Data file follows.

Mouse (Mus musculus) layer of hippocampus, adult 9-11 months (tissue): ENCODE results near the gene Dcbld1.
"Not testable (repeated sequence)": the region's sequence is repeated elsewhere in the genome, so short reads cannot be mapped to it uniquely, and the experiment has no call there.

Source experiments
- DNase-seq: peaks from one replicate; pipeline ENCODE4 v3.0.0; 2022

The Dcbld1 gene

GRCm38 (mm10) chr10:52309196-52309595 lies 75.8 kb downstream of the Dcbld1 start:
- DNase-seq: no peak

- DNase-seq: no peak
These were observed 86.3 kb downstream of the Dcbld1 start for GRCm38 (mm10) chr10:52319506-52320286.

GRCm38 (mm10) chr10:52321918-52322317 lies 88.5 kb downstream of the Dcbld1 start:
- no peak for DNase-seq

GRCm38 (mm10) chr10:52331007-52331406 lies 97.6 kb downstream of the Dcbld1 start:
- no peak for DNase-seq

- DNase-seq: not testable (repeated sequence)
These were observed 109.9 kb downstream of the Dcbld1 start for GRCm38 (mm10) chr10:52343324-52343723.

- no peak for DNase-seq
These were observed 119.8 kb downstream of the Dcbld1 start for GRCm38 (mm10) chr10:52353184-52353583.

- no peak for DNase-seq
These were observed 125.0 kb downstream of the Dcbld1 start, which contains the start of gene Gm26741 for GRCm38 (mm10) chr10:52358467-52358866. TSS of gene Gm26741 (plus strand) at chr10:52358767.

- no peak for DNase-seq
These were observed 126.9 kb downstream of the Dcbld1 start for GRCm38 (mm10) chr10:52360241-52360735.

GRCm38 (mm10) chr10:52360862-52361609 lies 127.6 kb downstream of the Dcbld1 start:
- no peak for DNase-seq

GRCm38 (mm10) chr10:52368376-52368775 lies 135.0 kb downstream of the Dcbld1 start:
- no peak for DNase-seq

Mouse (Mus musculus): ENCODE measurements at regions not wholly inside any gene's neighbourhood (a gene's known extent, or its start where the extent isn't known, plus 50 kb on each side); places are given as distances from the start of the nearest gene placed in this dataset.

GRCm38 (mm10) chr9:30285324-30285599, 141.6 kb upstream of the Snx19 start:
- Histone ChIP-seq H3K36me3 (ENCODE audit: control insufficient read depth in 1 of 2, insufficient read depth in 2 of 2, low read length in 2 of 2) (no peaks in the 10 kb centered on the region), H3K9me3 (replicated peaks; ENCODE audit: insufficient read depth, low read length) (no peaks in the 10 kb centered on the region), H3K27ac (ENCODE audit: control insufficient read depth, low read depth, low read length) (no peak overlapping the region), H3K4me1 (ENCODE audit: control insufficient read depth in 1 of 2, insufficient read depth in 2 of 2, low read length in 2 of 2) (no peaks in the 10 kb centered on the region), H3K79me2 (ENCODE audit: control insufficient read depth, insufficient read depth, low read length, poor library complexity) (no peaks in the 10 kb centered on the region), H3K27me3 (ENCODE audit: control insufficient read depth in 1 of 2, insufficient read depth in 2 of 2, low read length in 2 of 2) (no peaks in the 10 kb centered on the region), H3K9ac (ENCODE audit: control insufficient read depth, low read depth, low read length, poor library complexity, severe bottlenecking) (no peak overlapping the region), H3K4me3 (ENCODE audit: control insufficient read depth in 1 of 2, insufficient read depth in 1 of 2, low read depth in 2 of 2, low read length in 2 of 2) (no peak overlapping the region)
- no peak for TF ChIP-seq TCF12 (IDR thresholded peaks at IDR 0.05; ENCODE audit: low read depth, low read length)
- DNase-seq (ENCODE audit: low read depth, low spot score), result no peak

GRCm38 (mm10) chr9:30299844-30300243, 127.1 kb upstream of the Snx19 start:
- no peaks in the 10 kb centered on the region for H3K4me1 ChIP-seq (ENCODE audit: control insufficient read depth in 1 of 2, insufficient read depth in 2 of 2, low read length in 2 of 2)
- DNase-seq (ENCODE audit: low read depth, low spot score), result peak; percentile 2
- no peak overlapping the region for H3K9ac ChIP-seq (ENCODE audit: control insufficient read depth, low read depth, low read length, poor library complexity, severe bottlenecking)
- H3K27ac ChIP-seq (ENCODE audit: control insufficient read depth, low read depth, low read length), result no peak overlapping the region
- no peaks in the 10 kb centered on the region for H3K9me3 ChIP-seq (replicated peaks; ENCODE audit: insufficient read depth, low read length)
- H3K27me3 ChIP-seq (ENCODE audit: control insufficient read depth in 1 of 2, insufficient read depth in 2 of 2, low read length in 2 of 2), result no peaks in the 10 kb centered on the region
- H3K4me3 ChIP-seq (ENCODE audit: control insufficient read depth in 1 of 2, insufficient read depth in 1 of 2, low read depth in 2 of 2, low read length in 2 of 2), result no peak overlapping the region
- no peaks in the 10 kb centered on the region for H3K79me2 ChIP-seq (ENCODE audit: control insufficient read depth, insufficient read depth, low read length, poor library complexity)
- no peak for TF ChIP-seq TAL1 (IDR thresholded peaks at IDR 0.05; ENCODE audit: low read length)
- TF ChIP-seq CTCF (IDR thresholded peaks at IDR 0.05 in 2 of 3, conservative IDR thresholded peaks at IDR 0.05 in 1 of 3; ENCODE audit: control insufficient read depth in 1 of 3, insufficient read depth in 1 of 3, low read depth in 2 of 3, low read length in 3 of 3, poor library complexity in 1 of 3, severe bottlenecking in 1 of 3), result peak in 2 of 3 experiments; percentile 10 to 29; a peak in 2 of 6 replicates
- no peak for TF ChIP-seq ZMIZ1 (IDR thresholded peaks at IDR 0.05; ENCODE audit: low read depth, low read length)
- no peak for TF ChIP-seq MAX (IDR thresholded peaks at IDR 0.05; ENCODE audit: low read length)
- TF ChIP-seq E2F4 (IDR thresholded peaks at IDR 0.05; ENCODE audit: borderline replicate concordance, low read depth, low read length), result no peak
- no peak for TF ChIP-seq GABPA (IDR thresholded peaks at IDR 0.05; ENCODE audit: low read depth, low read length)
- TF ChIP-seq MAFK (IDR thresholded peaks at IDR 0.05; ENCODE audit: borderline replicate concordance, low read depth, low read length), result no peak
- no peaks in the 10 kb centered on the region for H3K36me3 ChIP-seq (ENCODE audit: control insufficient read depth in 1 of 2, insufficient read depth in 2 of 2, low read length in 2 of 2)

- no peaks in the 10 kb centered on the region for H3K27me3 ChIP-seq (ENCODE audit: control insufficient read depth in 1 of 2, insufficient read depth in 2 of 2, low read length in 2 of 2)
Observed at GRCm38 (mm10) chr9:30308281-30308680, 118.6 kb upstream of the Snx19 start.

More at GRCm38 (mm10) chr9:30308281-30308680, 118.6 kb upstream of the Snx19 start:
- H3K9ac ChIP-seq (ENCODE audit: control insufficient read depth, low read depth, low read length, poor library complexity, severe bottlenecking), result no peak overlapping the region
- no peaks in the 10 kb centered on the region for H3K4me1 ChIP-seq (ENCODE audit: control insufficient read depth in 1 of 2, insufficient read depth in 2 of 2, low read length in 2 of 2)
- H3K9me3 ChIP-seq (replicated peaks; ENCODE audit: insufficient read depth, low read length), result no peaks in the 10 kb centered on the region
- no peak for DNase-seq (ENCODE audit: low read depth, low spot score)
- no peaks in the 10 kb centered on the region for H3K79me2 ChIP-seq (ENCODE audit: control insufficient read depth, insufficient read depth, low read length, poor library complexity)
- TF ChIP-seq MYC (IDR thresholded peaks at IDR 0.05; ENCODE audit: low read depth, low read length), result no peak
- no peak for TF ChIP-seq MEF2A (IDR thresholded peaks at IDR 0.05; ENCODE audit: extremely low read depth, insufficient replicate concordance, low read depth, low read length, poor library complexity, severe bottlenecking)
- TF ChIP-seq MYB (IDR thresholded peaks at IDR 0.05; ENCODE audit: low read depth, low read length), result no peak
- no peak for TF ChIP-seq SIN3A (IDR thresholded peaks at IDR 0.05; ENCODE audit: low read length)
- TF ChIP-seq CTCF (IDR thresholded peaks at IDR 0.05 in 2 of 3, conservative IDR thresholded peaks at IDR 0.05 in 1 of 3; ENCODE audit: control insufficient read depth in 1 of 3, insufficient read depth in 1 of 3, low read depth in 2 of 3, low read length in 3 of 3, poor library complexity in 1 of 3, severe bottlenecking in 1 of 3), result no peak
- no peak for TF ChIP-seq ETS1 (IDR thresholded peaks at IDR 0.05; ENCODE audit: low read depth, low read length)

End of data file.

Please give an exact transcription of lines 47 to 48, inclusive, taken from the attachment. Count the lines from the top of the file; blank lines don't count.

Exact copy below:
- no peaks in the 10 kb centered on the region for H3K36me3 ChIP-seq (ENCODE audit: control insufficient read depth in 1 of 2, insufficient read depth in 2 of 2, low read length in 2 of 2)

- no peaks in the 10 kb centered on the region for H3K27me3 ChIP-seq (ENCODE audit: control insufficient read depth in 1 of 2, insufficient read depth in 2 of 2, low read length in 2 of 2)